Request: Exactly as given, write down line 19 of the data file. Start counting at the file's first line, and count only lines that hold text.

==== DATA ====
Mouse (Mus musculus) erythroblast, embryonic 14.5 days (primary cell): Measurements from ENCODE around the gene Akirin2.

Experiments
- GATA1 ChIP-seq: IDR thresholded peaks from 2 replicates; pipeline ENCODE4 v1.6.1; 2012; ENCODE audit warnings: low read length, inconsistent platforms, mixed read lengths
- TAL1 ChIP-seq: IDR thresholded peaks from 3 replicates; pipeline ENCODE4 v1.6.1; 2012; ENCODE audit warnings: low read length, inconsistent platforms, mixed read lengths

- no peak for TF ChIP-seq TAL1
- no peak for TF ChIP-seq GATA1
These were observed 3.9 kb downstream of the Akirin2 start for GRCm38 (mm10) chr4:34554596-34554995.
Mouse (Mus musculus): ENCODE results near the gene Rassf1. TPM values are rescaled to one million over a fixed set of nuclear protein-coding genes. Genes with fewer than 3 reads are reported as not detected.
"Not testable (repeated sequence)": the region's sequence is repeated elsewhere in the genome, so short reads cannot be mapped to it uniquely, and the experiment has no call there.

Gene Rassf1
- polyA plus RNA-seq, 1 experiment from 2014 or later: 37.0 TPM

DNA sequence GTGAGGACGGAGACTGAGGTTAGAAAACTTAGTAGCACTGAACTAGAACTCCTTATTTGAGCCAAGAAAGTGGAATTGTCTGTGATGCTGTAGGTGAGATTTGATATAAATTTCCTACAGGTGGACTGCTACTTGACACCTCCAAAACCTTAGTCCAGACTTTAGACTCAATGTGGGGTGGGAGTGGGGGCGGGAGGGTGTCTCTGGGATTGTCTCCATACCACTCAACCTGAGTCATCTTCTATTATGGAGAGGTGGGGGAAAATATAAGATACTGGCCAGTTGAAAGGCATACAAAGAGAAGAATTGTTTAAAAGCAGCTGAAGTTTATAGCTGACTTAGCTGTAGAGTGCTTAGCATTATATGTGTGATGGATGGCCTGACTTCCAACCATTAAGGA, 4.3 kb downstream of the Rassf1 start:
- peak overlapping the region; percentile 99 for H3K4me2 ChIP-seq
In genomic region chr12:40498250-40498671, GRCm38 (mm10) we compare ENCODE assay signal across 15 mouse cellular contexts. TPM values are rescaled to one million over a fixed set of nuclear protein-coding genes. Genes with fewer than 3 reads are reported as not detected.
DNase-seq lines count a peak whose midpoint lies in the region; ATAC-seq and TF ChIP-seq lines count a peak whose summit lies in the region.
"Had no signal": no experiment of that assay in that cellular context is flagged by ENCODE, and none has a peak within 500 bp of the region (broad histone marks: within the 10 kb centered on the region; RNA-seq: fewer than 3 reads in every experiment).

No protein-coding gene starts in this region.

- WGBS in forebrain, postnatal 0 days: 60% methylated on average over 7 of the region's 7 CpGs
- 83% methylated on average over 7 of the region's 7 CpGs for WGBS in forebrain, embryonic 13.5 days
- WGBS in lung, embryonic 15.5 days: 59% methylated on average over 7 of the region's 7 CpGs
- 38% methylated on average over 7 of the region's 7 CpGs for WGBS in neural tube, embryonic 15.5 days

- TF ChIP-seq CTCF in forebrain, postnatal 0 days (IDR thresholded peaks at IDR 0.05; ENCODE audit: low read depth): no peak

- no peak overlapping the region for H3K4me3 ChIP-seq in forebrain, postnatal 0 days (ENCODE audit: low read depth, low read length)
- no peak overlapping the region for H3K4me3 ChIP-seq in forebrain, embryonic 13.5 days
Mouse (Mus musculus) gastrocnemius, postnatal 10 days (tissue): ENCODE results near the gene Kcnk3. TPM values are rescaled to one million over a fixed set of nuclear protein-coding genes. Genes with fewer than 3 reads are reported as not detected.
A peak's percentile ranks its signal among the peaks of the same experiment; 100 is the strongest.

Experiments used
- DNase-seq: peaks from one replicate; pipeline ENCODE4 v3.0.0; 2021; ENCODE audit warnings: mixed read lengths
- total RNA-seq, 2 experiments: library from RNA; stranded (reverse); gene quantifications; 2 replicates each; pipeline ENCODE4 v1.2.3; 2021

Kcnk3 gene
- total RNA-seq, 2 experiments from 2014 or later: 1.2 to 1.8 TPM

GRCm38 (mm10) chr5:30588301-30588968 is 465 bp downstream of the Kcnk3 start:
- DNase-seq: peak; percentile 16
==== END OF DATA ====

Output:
- 83% methylated on average over 7 of the region's 7 CpGs for WGBS in forebrain, embryonic 13.5 days